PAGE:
2. It sets in motion also the disintegration of the neo-Nazi imperialist NATO alliance. Although not every member of the EU is a member of NATO, by and large the membership of these two organisations is largely coextensive. The process of loosening the ties between different parts of NATO, which has been under way since the Gulf War in 2003, is likely to be much accelerated.
3. Consequent upon this referendum the pressure exerted by NATO and the EU on countries such as the People’s Republic of China and the Russian Federation will become far more incoherent as is likely to be revealed in the coming few weeks when the EU is due to discuss the question of extending for another year sanctions against Russia, with several countries in the EU, including Germany, Greece and Hungary, being already unhappy with NATO’s increasing hostility to Russia. Now that Britain is leaving the EU, this pressure is likely to ease considerably, this for the reason that Britain basically is a Trojan horse in the EU on behalf of US imperialism which effectually is the moving force behind NATO. It is not for nothing that even the US President, Mr Obama, going against normal conventions, intervened in the referendum debate imploring the British people not to leave.
There are several reasons which impelled the majority of British people to vote for an exit from the EU and undoubtedly hostility to immigration was a major factor. Behind that, however, is the pain which has been inflicted on working people since the beginning of the latest and worst crisis of imperialism in 2007 to the present.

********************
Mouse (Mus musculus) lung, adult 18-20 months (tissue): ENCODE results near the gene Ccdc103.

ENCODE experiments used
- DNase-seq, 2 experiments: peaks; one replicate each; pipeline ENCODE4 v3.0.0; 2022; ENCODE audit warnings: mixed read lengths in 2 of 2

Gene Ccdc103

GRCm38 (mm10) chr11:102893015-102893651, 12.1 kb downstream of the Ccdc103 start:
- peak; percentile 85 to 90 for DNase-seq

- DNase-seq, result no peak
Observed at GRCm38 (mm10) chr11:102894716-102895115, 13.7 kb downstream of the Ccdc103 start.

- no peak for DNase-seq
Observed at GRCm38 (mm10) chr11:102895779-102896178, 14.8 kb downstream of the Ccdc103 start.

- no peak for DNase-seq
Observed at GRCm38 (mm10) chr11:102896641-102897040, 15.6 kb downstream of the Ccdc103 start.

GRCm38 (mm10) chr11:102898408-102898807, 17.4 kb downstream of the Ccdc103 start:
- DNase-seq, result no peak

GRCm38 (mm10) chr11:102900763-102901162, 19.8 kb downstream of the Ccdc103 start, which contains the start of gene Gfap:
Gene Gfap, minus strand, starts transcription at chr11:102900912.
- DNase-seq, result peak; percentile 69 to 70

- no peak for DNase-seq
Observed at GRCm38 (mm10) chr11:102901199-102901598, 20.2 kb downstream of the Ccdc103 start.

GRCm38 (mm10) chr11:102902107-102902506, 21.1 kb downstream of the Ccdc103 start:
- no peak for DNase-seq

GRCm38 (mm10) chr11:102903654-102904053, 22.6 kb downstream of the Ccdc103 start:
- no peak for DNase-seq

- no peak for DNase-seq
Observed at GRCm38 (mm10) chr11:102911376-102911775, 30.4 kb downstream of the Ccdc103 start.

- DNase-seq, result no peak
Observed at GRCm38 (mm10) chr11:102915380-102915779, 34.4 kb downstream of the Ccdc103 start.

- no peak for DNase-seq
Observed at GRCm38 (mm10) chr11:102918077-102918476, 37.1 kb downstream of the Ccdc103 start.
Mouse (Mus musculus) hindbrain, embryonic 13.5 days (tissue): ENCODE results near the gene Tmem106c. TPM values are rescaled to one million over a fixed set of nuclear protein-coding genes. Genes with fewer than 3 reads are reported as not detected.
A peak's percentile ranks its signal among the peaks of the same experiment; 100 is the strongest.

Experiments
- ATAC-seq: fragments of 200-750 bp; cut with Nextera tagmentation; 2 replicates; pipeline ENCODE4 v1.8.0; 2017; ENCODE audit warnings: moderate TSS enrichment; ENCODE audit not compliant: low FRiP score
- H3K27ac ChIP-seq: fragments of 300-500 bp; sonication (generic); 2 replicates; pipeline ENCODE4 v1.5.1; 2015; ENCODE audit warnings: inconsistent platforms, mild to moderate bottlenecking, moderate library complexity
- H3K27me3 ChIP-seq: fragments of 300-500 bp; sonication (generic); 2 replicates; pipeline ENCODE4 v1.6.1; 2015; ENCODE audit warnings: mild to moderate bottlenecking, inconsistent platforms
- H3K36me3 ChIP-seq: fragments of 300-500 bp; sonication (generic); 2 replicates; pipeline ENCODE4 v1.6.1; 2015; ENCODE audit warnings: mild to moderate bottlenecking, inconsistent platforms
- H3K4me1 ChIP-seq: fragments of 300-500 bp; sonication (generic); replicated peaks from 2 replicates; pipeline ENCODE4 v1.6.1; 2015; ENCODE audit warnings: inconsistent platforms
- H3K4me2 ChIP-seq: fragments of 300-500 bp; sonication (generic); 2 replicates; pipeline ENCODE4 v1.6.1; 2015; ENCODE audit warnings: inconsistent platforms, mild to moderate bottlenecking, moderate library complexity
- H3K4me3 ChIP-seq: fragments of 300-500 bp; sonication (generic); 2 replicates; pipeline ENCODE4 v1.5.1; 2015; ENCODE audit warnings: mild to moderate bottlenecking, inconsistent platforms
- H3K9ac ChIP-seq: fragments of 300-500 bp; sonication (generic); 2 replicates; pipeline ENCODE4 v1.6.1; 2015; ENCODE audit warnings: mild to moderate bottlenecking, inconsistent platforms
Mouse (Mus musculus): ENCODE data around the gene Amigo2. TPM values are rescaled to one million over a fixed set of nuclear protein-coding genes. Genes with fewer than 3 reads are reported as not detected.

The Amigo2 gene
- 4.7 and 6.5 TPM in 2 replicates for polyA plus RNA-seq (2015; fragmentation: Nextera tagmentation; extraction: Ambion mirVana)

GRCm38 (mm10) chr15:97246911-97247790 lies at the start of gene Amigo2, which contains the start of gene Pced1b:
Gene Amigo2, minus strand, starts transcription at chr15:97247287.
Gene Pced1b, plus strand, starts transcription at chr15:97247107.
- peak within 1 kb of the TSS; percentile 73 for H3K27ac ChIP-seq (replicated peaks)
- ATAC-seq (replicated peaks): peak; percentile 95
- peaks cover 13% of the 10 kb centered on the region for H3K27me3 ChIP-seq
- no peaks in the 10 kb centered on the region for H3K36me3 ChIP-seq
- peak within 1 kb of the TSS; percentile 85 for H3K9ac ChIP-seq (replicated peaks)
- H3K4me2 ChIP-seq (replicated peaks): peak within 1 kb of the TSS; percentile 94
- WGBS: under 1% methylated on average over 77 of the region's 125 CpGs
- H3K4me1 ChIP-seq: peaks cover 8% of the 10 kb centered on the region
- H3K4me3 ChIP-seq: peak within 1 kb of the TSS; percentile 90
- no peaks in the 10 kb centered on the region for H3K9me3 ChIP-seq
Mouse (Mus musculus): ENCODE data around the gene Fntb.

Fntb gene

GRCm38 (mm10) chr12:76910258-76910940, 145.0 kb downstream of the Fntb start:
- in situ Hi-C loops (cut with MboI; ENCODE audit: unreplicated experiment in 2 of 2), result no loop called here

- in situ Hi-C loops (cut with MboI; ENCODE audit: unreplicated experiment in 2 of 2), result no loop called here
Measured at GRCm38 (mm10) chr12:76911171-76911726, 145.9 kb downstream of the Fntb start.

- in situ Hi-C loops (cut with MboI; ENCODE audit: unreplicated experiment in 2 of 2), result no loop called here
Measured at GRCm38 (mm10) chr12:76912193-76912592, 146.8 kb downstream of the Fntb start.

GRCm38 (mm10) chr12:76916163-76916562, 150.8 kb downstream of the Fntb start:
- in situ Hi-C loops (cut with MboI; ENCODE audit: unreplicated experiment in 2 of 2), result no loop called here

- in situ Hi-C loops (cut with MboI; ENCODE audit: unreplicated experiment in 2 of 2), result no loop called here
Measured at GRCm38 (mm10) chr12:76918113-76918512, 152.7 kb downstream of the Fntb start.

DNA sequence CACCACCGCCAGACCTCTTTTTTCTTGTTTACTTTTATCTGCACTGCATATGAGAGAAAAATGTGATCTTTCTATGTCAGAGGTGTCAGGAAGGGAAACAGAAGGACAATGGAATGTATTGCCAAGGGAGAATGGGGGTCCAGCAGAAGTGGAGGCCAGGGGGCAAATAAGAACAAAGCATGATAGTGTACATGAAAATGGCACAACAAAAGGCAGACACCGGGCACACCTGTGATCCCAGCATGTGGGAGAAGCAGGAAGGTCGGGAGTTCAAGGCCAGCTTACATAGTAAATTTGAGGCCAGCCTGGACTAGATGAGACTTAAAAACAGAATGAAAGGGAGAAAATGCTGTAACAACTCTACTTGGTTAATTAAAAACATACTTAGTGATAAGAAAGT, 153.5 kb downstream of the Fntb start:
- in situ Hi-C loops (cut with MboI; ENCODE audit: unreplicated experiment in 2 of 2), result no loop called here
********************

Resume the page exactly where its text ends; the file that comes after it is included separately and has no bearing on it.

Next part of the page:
With the communist movement weak and opportunism rampant in the working-class movement, with hardly anyone (though there are one or two honourable exceptions) explaining to the working class the cause of its misery, it is not surprising that the working people are inclined to blame their misfortunes on workers of foreign origin. However, the results of the Brexit referendum will shortly demonstrate that in or out of the EU, their misery is solely attributable to the workings of capitalism, and not the Brussels bureaucracy. The ruling class of all the imperialist countries are united in their desire and their efforts to pass the burden of the crisis on to the shoulders of the working class.
Besides, as long as the labour market can bear it, there is not likely to be a significant fall in the number of migrants coming to Britain. The only difference would be the country of origin of these migrants. Instead of Poles and east Europeans, it will be people from the Indian subcontinent and from Africa. If, consequent upon the referendum result, NATO’s ability to wage wars against oppressed peoples is weakened, as we expect, then the number of refugees who have been forced to leave their countries by imperialist wars might slow down, which would be good because these unfortunate victims of imperialist wars are not voluntarily trying to enter Europe. On the contrary, they have been forced at gunpoint and by the threat of starvation to leave the countries they love and where they wanted to stay.
Racism is the Achilles heel of the working class in the centres of imperialism. Unless it is checked with proper education of the working class in the spirit of internationalism rather than narrow nationalism, it will continue to divide, weaken and render impotent the struggle of the working class for its own emancipation through the overthrow of capitalism in a proletarian revolution.
Let the communists take up the noble task of inculcating the working class with the spirit of internationalism and concentrate its attention on the exploiting classes rather than fellow workers of foreign origin who are even more of a victim of the system.